My mother always told us that Judge Roy Bean was one of her ancestors.
I have been searching the archives of his early life, and Ancestry.com
- and can’t find any thing to prove this. But somehow that story was
told to me even in the 1930’s. I did find out that he lived in San
Antonio from about 1865 to 1881. It was in the area what is now
W. Theo Ave, Conception Park and where Hwy 90 and IH 35 connect. But
none of my mother’s relatives lived in San
Antonio at that time. It is a mystery. They did come to Texas
in the late 1890’s.
He certainly led an interesting life! This is taken from all the websites
I have looked at, taking bits and pieces to make a story. If you like
history, as I do, you will like it! - Lois Zook Wauson
with beard next to cyclist
Roy Bean was born west of Shelbyville in Shelby County, Kentucky prior
to 1835 (some say as early as 1825). He was the son of Phantly R.
Bean and Ann H. Bean. He had four brothers and sisters, they were:
Sarah H. Bean, James C. Bean, Joshua H. Bean, and Samuel G. Bean.
It is said that the name Phantly Roy, was a variant of the name Fauntleroy.
The location of his birth is now a grove of locust trees.
His older brother Samuel Bean went off to fight in the Mexican war.
When Samuel Bean returned from the Mexican War he only stayed a short
time before he left home for good in May of 1845. Roy set off a short
time later to join him, perhaps when he was between 13 and15 years
of age. The two brothers got a job driving a team of six yokes of
oxen in a wagon train from Independence, Missouri, through Sante Fe,
New Mexico, and down to Chihuahua, Mexico.
In Chihuahua, Roy got crossways with a local bad man, who hated gringos,
and Roy killed him. This was a common reason for people to "move on"
in the west. Roy set out for California, to find his other older brother.
Joshua provided his brother with room, board, and fine clothes, the
pockets of which he kept full of spending money. An 1850 census for
San Diego shows Roy living in a boarding house with his brother Josh.
So this much of the story appears to be true.
Joshua Bean was the last alcalde (an alcalde was the mayor of a Spanish
town and also a judge) of the pueblo of San Diego, and after the city
was incorporated, was the first mayor in 1851.
Joshua Bean had been appointed as a Major General in the state militia.
Joshua took Roy under his wing when he arrived. Roy took advantage
of having a brother who was so highly regarded, and busied himself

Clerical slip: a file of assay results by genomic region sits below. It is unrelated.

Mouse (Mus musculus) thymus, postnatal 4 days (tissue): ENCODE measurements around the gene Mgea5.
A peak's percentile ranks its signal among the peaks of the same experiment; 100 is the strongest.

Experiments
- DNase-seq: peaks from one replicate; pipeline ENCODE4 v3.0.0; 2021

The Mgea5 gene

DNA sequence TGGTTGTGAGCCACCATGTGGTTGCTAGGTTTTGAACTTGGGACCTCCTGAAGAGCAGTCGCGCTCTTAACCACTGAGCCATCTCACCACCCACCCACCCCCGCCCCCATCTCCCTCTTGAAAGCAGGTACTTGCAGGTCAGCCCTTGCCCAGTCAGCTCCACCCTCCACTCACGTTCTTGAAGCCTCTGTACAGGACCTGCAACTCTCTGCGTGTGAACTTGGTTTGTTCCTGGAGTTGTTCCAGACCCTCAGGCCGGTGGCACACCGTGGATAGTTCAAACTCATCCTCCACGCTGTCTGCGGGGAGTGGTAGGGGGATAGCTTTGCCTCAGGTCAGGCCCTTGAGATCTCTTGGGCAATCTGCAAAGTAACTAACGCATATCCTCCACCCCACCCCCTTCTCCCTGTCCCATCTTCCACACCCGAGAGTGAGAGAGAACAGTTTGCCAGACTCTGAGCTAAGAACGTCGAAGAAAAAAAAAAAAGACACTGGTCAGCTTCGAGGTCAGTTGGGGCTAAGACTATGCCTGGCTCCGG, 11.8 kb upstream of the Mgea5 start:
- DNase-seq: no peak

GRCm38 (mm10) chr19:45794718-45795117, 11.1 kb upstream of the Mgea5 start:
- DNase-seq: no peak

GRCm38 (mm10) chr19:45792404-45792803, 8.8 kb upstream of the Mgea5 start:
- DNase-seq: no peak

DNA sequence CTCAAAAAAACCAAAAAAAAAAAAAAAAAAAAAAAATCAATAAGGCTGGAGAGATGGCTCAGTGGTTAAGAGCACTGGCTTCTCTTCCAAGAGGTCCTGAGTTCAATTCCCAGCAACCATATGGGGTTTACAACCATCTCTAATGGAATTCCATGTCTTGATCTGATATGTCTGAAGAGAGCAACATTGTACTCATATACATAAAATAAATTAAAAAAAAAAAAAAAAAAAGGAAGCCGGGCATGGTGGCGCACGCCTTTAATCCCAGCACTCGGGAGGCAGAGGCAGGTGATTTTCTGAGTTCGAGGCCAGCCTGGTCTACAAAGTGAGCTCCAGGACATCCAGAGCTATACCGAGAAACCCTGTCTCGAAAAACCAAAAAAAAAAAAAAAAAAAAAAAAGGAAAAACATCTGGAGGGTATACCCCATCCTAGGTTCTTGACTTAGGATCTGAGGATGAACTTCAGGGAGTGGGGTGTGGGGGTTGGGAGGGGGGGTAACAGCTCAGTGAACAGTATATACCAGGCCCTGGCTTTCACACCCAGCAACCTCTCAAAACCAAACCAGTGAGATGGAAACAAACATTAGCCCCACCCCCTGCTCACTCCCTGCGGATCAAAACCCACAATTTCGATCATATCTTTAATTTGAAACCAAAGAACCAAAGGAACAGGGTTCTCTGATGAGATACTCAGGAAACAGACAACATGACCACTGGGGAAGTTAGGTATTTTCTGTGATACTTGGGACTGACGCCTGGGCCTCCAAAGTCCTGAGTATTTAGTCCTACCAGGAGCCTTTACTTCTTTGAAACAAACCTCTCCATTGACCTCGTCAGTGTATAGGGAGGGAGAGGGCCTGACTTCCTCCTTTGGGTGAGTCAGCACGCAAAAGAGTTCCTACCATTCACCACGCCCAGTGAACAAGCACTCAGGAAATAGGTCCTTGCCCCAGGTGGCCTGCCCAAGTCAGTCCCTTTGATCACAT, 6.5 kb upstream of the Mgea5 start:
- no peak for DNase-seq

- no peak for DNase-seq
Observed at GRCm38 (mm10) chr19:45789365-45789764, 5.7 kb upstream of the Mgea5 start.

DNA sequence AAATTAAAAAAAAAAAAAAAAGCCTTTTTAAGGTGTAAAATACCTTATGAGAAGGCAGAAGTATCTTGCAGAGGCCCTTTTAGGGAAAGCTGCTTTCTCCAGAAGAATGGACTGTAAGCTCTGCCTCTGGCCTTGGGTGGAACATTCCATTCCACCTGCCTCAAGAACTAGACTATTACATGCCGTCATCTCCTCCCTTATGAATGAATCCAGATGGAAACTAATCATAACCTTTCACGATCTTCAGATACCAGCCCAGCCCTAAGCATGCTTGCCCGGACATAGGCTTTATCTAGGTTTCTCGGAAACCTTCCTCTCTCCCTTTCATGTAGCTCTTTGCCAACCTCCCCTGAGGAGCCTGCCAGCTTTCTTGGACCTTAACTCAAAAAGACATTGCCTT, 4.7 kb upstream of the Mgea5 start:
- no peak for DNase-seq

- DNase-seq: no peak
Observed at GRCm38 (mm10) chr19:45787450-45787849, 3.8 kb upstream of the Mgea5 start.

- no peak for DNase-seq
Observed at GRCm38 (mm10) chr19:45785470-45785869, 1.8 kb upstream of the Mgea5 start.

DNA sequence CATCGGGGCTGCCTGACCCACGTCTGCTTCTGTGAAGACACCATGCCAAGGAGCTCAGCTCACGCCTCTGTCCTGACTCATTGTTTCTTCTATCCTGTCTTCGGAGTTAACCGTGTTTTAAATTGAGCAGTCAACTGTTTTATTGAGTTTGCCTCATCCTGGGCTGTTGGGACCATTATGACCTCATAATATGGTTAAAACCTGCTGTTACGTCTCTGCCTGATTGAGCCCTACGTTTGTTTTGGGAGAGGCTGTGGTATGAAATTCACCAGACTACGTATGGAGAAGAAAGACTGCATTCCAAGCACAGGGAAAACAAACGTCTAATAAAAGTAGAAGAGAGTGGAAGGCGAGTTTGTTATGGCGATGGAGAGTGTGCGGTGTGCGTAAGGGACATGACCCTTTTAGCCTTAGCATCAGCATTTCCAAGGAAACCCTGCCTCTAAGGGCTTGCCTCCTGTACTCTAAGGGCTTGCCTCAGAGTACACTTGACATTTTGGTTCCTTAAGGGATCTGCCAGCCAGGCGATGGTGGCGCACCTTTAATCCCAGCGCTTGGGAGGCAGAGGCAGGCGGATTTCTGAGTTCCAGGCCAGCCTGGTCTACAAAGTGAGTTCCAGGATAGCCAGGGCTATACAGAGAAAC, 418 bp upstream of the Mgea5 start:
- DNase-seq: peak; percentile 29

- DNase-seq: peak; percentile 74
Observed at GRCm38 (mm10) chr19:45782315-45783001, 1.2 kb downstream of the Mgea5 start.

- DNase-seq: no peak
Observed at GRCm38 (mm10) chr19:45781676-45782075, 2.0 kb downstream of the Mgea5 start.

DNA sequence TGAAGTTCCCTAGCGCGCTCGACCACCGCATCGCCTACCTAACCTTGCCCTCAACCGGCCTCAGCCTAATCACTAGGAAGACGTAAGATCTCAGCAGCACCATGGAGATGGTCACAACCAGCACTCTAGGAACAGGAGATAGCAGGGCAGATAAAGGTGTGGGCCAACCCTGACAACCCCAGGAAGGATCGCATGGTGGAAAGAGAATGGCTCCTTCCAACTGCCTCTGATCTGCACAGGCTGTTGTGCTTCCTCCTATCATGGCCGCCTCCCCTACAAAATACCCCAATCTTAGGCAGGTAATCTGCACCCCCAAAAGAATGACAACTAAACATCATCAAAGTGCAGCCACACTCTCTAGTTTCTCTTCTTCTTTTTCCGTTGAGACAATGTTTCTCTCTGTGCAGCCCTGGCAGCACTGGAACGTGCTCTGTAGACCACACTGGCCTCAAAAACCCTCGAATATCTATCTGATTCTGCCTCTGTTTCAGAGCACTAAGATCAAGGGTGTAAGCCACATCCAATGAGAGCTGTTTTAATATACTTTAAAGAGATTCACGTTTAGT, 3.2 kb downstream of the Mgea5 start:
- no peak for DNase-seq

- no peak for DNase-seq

with such activities as gambling, cock fighting, horse racing and
fandangos. General Joshua Bean secured for Roy a position as Lieutenant
in the state militia. Roy’s appearance was described as "handsome
as Adonis" with a fair and rosy complexion and silky black hair.
Unfortunately, Roy got in trouble with the law in February 1852. Roy’s
pistol duel with a man named John Collins was heralded as a social
event with a large crowd in attendance. Both men were evidently on
horseback, and Collins fired two hasty shots at Roy who returned fire,
hitting Collins in the leg with his first round, and hit his horse
with the second. Both men were arraigned in Judge Ames court, being
fined and jailed. A San Diego newspaper reported the events on March
27, 1852, and referred to Roy as P. R. Bean, and that was the last
time Roy was ever referred to using the name Phantly, or even with
the letter P. in his name. From then on it was just Roy. Roy spent
just a month in jail before escaping. From there, he followed the
footsteps of his brother Joshua, who had moved on to San Gabriel,
just outside of Los Angeles.
Joshua had established himself as the owner of the Headquarters Saloon
in San Gabriel. Unfortunately, Joshua Bean was waylaid and killed
one night on the way home from his saloon in November of 1852. Roy,
who by this time had cleared up his legal problems in San Diego, inherited
the saloon. Evidently Roy was relishing his roll as a saloon proprietor.
This description of Roy was left by Major Horace Bell in "Reminiscences
of a Ranger":
" I rode up to Headquarters and was met by a very handsome black bearded
young man by the name of Roy Bean, brother and successor of General
Josh Bean. The General had been proprietor of the Headquarters, the
first grog shop of the place. Roy was dressed in an elegant Mexican
costume, with a pair of revolvers in his belt, while a bowie knife
was neatly sheathed in one of his red-topped boots."
Roy managed to run the business into the ground, apparently due to
the fact that he was his own best customer. Deep in debt and on the
verge of losing the saloon, Roy got into a romantic entanglement over
a Mexican maiden. He fought and won a duel for her affection. But
the friends of the dead suitor took his death so hard that they strung
up Roy and left him dangling from a tree limb.
Either the branch was too low or the rope stretched allowing the lucky